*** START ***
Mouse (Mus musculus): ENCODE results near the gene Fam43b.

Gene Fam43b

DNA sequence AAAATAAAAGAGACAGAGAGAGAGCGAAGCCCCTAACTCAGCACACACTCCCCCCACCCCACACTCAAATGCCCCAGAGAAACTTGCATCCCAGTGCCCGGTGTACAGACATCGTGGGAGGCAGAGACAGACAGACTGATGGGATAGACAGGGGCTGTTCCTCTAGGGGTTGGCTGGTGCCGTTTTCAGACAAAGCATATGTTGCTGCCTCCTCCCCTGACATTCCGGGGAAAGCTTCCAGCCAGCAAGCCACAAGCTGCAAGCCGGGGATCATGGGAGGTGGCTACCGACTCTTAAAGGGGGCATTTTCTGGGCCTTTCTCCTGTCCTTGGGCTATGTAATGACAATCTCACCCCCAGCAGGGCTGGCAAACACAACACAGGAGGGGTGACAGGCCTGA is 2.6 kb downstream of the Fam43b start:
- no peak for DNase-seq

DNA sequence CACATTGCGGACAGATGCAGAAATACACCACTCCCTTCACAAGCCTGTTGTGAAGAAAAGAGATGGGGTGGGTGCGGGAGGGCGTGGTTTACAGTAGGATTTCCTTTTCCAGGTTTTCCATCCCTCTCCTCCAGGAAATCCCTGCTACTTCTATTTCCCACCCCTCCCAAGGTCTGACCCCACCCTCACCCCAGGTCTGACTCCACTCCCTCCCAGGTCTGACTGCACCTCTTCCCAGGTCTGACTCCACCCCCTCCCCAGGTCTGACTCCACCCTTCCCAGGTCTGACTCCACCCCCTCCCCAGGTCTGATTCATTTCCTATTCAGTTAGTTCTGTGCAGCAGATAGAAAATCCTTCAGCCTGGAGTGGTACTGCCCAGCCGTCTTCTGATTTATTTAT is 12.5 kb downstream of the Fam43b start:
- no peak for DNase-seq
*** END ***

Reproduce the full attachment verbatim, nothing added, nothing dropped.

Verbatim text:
Mouse (Mus musculus): ENCODE results near the gene Fam43b.

Gene Fam43b

DNA sequence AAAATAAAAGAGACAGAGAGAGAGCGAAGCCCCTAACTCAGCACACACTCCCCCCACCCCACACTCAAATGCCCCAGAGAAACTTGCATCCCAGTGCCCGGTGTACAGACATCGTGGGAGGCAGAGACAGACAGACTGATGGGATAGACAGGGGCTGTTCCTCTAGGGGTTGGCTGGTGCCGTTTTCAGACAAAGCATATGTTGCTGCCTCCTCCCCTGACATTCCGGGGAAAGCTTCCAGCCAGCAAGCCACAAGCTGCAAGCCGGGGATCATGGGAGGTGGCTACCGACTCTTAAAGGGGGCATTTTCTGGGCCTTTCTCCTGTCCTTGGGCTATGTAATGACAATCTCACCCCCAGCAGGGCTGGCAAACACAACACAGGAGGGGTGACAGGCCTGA is 2.6 kb downstream of the Fam43b start:
- no peak for DNase-seq

DNA sequence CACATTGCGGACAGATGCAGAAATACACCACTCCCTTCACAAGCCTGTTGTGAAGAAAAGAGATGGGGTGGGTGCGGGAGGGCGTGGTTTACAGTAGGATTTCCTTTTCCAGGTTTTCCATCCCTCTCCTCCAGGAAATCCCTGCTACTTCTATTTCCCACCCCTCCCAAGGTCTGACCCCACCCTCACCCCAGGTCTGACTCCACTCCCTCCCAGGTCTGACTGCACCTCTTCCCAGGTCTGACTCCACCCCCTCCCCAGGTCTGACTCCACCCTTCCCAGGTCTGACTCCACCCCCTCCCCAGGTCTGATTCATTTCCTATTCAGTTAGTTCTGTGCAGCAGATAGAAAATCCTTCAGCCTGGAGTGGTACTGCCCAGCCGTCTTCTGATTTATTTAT is 12.5 kb downstream of the Fam43b start:
- no peak for DNase-seq